Now in its 12th year, Design Miami, which kicked off this week with the rest of the Art Basel brouhaha, is sporting a new look. There’s a revised layout inside its tent, a dedicated space for talks (a noticeable improvement over the ad-hoc, noisy setups of the past), a new, more compact collector’s lounge (this year with a flamingo-pink resin installation by Tabanlioglu Architects) and a solid lineup of 31 galleries.
The classics are well represented by Parisian dealers like Jousse Entreprise (an elegant presentation of works by Maria Pergay) and Patrick Seguin (iconic furnishings by Jean Royère, Jean Prouvé and Pierre Jeanneret). But the new was out in full force, too. At R & Company, the Haas Brothers’ hand-carved walnut dining table with matching benches and stools was beautiful, whimsical and — dare I say it — practical. At Friedman Benda, you couldn’t not notice the RISD-trained designer Misha Kahn’s arresting cabinet, made of grass woven by women in Swaziland, beach glass, part of an oil tank and other bits of refuse. It stood against the quietly shimmering backdrop of Calico Wallpaper’s Aurora print.
At the Brussels-based Victor Hunt Designart Dealer, the Dutch designer Arnout Meijer’s light pieces, which appear to change when viewed from different angles, elaborate on his conviction that optical illusions “define our way of seeing.” And for the fifth time at the fair, the Champagne maker Perrier-Jouët sponsored an investigation into what it calls “digital craftsmanship,” this time with the Bay Area architect Andrew Kudless’s fascinating Strand Garden, a “clearing in the forest” of sinuously-shaped oak veneer columns, concrete stools, a pedestal of 3-D printed bioplastic, and a champagne bucket (one of an edition of eight) that was also 3-D printed — only out of the skins of Chardonnay grapes, with a resin coating to make it waterproof.
Among the many offerings at The Future Perfect, Michael Anastassiades’s austerely poetic Triple Loop Suspension Series lights, with their verdigris powder coating on brass, marked his first use of color. Airbnb’s Sobremesa, a translucent, house-like structure by the Mexico City design studio Pedro&Juana, offers fair visitors a cozy spot in which to congregate around a big table, and the opportunity to create their own wall patterns with colorful, magnetized tiles.
Works by the perennial design provocateur Gaetano Pesce filled Salon 94’s booth, including the lyrical Puglia Cabinet (2007), made of wood and papier-mâché instead of the Italian designer’s usual resin. Its tree motif was echoed in the more recent Tree Vases (2016-2016), made of resin and papier-mâché, that flank the cabinet. And at Cristina Grajales, the Turkish designer Betil Dagdalen’s Alloy Bench, an intriguing hybrid of powder-coated aluminum pipes, steel, marine rope, and upholstery fabric, looked wonderful on one of the Colombian textile atelier Hechizoo’s glittering rugs, this one woven of green and black copper and aluminum.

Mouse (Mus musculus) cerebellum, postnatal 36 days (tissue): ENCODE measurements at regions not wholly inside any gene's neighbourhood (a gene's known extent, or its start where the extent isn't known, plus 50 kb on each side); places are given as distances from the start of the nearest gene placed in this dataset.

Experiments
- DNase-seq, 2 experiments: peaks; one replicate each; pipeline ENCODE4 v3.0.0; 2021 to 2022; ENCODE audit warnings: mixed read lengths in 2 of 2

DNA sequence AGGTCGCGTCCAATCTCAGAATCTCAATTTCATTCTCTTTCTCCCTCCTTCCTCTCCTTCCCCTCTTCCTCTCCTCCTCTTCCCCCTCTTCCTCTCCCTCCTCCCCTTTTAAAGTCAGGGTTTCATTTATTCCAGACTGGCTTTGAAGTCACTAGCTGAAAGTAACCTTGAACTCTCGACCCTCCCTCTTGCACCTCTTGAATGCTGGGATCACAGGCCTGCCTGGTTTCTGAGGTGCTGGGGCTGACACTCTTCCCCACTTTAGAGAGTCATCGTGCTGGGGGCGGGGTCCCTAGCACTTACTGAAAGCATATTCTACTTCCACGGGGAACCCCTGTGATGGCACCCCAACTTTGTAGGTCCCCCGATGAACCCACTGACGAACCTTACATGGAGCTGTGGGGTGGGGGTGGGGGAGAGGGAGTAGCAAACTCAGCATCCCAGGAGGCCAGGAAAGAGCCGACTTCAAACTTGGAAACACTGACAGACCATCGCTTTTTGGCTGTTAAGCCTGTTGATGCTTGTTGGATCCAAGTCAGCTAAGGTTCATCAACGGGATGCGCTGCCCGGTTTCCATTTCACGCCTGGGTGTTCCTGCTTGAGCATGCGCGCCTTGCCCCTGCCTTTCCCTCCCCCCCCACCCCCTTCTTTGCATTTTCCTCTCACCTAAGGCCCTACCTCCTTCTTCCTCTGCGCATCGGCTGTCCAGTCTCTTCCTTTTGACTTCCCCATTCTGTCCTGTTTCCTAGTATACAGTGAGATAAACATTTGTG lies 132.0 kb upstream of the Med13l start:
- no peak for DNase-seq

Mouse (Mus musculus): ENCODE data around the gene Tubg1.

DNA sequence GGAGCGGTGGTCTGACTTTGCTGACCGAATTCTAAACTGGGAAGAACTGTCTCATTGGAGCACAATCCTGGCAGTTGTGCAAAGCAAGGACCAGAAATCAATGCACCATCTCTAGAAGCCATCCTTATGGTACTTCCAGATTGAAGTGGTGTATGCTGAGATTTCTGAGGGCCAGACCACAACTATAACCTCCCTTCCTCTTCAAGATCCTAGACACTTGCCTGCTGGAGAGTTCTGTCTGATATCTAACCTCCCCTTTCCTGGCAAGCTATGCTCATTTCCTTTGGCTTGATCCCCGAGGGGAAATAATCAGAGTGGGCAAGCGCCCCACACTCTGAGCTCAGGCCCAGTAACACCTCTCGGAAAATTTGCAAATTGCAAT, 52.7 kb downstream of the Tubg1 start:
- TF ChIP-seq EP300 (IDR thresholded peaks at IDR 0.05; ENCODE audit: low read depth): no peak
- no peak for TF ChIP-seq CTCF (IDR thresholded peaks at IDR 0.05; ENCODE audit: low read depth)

Beyond the fair, there was much to see as well, but among the highlights were Speed of Light, a holiday installation by Philippe Malouin for Miami’s Design District that attempts to “change people’s perception of light,” the designer said. Atop each of two steel structures, a globe light moves on its roller coaster-like track, pulled downhill by gravity and propelled uphill by a remote-controlled motor on wheels. “It’s a play on outdoor light posts — as if you drew a line between them,” Malouin explained.
At the handmade end of the spectrum, the exhibition “British Craft: The Miami Edit,” co-curated by the designer Natalia Miyar and The New Craftsmen, displays a selection of works like Andrea Walsh’s glass and ceramic boxes, Raw-Edges’ delicately colored Herringbones wood furniture, and Jochen Holz’s oh-so-cool Neon Desk Lights. There was also the ceramic artist Nicola Tassie’s complex and captivating Viewpoint, an assemblage of unglazed porcelain vases, pitchers and bowls that Tassie engraves with lines and cross-hatching that she fills in with black liquid iron. The result is an intriguing overlay of two-dimensional pattern on a three-dimensional composition.
The Top 10 Highlights of Design Miami 2016
At Design Miami, Misha Kahn’s cabinet of beach glass, woven grass and assorted bits of refuse, at Friedman Benda.
R & Company’s booth included the Haas Brothers’ Young Willing and Table, of hand-carved walnut with matching (and equally whimiscally-named) benches and stools, along with the brothers’ Accretion ceramics and animal sculptures, under an illuminated sculpture by Jeff Zimmerman.
Shown here, pieces from the Dutch designer Arnout Meijer’s “One Point Perspective” series of light sculptures at Victor Hunt Designart Dealer. Photo: Lee Wei Swee.
Perrier-Jouët’s booth housed “Strand Garden,” an installation by Andrew Kudless featuring oak veneer columns and a Champagne bucket made of 3-D printed Chardonnay grape skins.
At The Future Perfect, Michael Anastassiades’s Triple Loop Suspension Series lights are joined by Lex Pott’s marble Red and White Side Table, John Hogan’s glass sculpture “Mane,” and Christopher Stuart’s polished-bronze sculpture “Glitch 1.”
Airbnb’s installation “Sobremesa,” designed by the Mexico City studio Pedro&Juana, celebrates the act of gathering around a table with friends and family. Photo: James Harris
Gaetano Pesce’s Puglia Cabinet is flanked by his Tree Vases at Salon 94’s booth.
At Cristina Grajales, Betil Dagdalen’s Alloy Bench stands on a rug made of woven green and black copper and aluminum by Hechizoo.
Philippe Malouin’s Speed of Light was commissioned as a holiday installation for the Miami Design District. Photo: Robin Hill.
At the exhibition “British Craft: The Miami Edit,” Nicola Tassie’s “Viewpoint” is an assemblage of ceramic vessels with an incised pattern that is meant to be read in two dimensions. Photo: Andrew Deem.